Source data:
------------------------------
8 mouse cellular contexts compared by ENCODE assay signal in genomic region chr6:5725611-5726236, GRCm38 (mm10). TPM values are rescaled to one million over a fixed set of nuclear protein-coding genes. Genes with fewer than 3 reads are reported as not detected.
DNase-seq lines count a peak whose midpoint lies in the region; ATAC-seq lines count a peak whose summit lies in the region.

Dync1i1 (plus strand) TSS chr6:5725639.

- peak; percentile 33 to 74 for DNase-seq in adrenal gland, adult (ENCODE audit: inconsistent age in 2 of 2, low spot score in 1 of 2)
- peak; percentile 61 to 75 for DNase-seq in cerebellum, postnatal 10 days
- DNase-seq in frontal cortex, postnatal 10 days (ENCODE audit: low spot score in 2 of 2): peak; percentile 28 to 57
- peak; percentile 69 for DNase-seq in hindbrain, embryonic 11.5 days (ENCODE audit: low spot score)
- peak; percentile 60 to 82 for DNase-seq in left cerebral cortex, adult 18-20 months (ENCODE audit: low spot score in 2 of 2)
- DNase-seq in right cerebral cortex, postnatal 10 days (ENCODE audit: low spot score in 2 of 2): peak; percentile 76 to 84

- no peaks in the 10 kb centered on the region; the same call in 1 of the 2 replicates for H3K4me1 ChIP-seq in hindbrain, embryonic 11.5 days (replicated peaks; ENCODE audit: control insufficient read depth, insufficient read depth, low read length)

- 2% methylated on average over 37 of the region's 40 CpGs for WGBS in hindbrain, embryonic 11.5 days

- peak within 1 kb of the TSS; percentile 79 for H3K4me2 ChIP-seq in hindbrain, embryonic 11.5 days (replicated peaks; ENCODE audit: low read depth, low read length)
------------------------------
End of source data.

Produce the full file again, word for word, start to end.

8 mouse cellular contexts compared by ENCODE assay signal in genomic region chr6:5725611-5726236, GRCm38 (mm10). TPM values are rescaled to one million over a fixed set of nuclear protein-coding genes. Genes with fewer than 3 reads are reported as not detected.
DNase-seq lines count a peak whose midpoint lies in the region; ATAC-seq lines count a peak whose summit lies in the region.

Dync1i1 (plus strand) TSS chr6:5725639.

- peak; percentile 33 to 74 for DNase-seq in adrenal gland, adult (ENCODE audit: inconsistent age in 2 of 2, low spot score in 1 of 2)
- peak; percentile 61 to 75 for DNase-seq in cerebellum, postnatal 10 days
- DNase-seq in frontal cortex, postnatal 10 days (ENCODE audit: low spot score in 2 of 2): peak; percentile 28 to 57
- peak; percentile 69 for DNase-seq in hindbrain, embryonic 11.5 days (ENCODE audit: low spot score)
- peak; percentile 60 to 82 for DNase-seq in left cerebral cortex, adult 18-20 months (ENCODE audit: low spot score in 2 of 2)
- DNase-seq in right cerebral cortex, postnatal 10 days (ENCODE audit: low spot score in 2 of 2): peak; percentile 76 to 84

- no peaks in the 10 kb centered on the region; the same call in 1 of the 2 replicates for H3K4me1 ChIP-seq in hindbrain, embryonic 11.5 days (replicated peaks; ENCODE audit: control insufficient read depth, insufficient read depth, low read length)

- 2% methylated on average over 37 of the region's 40 CpGs for WGBS in hindbrain, embryonic 11.5 days

- peak within 1 kb of the TSS; percentile 79 for H3K4me2 ChIP-seq in hindbrain, embryonic 11.5 days (replicated peaks; ENCODE audit: low read depth, low read length)